A new testing method will allow MnDOT to determine the underground foundation pile depths of high-mast light towers (HMLTs) without digging or dismantling. HMLTs need to meet design standards to ensure load-bearing stability. By using the new method to evaluate pile depth, MnDOT could avoid costly retrofits or replacements, and prioritize light towers in need of redesign.Continue reading Nondestructive Detection of Pile Length for High-Mast Light Towers
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Video: Load Testing for the Winona bridge
New video, below, shows how explosions are used to test the bedrock for the new Highway 43 bridge in Winona.
Bridge engineers use “pile load testing” to find out how much weight and resistance the ground will bear. It not only saves time and money, but helps design a bridge that will sit securely on the bedrock, below the river.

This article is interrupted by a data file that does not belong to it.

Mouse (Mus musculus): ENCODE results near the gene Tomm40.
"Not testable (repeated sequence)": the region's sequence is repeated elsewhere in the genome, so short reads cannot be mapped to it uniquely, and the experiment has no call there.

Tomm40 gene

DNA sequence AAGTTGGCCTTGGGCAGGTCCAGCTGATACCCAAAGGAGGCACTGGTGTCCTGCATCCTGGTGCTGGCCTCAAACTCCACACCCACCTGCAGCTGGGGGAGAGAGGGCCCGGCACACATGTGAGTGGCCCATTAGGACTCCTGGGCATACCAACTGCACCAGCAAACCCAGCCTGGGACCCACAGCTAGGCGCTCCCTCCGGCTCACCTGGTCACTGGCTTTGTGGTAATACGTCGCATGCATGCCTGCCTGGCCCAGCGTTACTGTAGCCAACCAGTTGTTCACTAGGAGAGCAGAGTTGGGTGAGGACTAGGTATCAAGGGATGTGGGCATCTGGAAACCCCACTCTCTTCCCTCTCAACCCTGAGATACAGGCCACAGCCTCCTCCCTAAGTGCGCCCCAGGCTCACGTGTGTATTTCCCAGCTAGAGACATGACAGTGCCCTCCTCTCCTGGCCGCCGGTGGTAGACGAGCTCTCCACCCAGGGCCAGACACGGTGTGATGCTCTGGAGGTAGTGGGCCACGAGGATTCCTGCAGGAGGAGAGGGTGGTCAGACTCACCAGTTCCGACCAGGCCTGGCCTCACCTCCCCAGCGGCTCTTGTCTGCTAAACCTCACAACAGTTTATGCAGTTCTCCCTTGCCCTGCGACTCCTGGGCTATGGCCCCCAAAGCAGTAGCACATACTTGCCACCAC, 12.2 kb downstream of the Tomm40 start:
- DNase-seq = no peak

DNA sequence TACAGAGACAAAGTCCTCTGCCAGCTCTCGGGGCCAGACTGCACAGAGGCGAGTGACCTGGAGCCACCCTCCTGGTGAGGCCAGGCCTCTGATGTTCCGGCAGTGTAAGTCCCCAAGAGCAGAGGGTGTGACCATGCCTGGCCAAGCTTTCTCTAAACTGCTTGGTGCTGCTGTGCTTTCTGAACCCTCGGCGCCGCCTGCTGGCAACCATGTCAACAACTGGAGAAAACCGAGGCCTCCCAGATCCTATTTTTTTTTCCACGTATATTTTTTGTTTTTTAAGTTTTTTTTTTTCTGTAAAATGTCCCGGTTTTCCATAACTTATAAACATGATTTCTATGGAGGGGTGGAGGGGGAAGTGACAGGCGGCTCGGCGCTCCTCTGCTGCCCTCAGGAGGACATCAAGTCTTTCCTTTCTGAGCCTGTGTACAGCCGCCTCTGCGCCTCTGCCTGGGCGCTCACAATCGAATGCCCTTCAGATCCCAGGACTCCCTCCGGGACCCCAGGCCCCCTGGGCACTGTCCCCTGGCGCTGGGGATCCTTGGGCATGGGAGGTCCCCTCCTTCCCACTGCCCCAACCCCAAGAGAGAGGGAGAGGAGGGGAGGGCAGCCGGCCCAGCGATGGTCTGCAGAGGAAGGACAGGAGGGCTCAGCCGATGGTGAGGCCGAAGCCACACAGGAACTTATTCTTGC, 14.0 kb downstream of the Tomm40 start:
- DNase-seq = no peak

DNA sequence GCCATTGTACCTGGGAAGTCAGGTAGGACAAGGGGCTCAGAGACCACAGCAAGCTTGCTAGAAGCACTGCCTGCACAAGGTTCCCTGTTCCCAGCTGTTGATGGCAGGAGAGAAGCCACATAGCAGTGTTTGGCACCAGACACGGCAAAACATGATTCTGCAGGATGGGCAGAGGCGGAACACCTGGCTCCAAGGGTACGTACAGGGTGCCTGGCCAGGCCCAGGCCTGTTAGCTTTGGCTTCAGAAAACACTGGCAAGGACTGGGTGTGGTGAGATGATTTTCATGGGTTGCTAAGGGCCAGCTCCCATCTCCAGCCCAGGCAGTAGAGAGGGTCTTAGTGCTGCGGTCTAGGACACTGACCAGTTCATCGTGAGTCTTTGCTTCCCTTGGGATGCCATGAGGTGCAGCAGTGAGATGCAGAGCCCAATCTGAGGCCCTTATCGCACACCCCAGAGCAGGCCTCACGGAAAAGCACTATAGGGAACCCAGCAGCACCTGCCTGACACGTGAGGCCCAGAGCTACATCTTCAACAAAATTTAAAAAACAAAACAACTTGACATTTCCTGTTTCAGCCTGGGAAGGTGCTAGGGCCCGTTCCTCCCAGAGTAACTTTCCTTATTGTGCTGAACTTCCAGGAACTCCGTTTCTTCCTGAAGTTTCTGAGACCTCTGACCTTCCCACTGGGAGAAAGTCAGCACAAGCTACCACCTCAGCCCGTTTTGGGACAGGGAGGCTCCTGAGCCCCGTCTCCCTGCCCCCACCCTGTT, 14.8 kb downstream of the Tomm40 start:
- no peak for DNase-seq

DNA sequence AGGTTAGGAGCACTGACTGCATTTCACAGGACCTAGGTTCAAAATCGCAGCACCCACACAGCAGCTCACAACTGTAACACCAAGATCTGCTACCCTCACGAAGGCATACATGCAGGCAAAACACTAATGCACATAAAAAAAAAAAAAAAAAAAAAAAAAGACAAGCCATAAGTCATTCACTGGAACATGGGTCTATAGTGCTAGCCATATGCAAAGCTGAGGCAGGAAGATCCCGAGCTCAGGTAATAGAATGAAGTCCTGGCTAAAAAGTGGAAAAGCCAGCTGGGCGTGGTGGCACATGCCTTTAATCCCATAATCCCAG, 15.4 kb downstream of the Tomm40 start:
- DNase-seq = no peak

The statnamic test used in the video is one part of this process.
Winona Bridge Statnamic Test
How load testing works:
It begins with digging and pounding.
Two different kinds of piles are put into the ground:
- A hollowed shaft, which is filled with rebar and concrete. It goes 30 to 50 feet below the bedrock to create a solid pillar that can assess how much weight and sway the ground will bear.
- A steel pipe that is hammered into the ground. Since the bedrock is about 100 to 150 feet below the river, these pipes are welded together end-to-end to reach that length.
Once the piles are in, they’re tested two different ways.
- Pile Dynamic Analysis, with gauges affixed to the top of the pile to read the pressure put on it when hit with a pile driver.
- A Statnamic test (shown in videos), which involves accelerating a heavy weight by setting off a controlled combustion reaction. This shows how much resistance the pile can take.
Once the data is collected for the bridge design, the piles are cut off two feet below the river bed.